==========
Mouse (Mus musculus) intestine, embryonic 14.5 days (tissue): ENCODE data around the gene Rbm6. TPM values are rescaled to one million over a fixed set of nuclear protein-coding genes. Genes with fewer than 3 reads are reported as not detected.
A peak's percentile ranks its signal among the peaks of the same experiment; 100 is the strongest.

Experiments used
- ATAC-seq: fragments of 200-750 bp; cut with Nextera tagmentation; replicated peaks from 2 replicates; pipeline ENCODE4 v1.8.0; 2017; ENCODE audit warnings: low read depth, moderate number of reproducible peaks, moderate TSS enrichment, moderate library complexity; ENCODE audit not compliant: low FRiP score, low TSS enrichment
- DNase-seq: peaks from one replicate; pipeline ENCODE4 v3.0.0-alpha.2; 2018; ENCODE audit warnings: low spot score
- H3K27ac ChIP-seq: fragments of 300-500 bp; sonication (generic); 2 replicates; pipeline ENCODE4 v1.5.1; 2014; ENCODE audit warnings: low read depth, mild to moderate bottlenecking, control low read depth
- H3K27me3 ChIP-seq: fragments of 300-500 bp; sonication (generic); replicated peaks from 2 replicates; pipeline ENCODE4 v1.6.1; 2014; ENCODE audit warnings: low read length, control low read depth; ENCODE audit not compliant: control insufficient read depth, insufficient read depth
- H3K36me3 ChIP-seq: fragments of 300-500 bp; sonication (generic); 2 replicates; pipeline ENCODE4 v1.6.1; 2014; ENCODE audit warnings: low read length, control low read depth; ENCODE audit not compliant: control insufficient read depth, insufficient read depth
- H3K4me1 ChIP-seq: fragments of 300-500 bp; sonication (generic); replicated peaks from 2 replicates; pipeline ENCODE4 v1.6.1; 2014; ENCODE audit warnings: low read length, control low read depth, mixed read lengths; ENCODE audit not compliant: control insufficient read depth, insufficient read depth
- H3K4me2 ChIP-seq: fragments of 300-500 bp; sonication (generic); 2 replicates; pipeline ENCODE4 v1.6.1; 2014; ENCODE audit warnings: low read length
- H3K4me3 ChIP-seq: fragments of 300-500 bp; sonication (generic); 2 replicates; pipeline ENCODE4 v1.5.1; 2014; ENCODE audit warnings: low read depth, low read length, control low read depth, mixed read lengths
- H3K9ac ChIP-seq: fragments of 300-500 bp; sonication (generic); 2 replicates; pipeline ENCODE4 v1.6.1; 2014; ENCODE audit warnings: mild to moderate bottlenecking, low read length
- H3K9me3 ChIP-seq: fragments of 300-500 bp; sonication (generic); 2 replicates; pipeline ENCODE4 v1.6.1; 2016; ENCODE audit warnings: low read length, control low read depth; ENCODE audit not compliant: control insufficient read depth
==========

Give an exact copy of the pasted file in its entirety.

Mouse (Mus musculus) intestine, embryonic 14.5 days (tissue): ENCODE data around the gene Rbm6. TPM values are rescaled to one million over a fixed set of nuclear protein-coding genes. Genes with fewer than 3 reads are reported as not detected.
A peak's percentile ranks its signal among the peaks of the same experiment; 100 is the strongest.

Experiments used
- ATAC-seq: fragments of 200-750 bp; cut with Nextera tagmentation; replicated peaks from 2 replicates; pipeline ENCODE4 v1.8.0; 2017; ENCODE audit warnings: low read depth, moderate number of reproducible peaks, moderate TSS enrichment, moderate library complexity; ENCODE audit not compliant: low FRiP score, low TSS enrichment
- DNase-seq: peaks from one replicate; pipeline ENCODE4 v3.0.0-alpha.2; 2018; ENCODE audit warnings: low spot score
- H3K27ac ChIP-seq: fragments of 300-500 bp; sonication (generic); 2 replicates; pipeline ENCODE4 v1.5.1; 2014; ENCODE audit warnings: low read depth, mild to moderate bottlenecking, control low read depth
- H3K27me3 ChIP-seq: fragments of 300-500 bp; sonication (generic); replicated peaks from 2 replicates; pipeline ENCODE4 v1.6.1; 2014; ENCODE audit warnings: low read length, control low read depth; ENCODE audit not compliant: control insufficient read depth, insufficient read depth
- H3K36me3 ChIP-seq: fragments of 300-500 bp; sonication (generic); 2 replicates; pipeline ENCODE4 v1.6.1; 2014; ENCODE audit warnings: low read length, control low read depth; ENCODE audit not compliant: control insufficient read depth, insufficient read depth
- H3K4me1 ChIP-seq: fragments of 300-500 bp; sonication (generic); replicated peaks from 2 replicates; pipeline ENCODE4 v1.6.1; 2014; ENCODE audit warnings: low read length, control low read depth, mixed read lengths; ENCODE audit not compliant: control insufficient read depth, insufficient read depth
- H3K4me2 ChIP-seq: fragments of 300-500 bp; sonication (generic); 2 replicates; pipeline ENCODE4 v1.6.1; 2014; ENCODE audit warnings: low read length
- H3K4me3 ChIP-seq: fragments of 300-500 bp; sonication (generic); 2 replicates; pipeline ENCODE4 v1.5.1; 2014; ENCODE audit warnings: low read depth, low read length, control low read depth, mixed read lengths
- H3K9ac ChIP-seq: fragments of 300-500 bp; sonication (generic); 2 replicates; pipeline ENCODE4 v1.6.1; 2014; ENCODE audit warnings: mild to moderate bottlenecking, low read length
- H3K9me3 ChIP-seq: fragments of 300-500 bp; sonication (generic); 2 replicates; pipeline ENCODE4 v1.6.1; 2016; ENCODE audit warnings: low read length, control low read depth; ENCODE audit not compliant: control insufficient read depth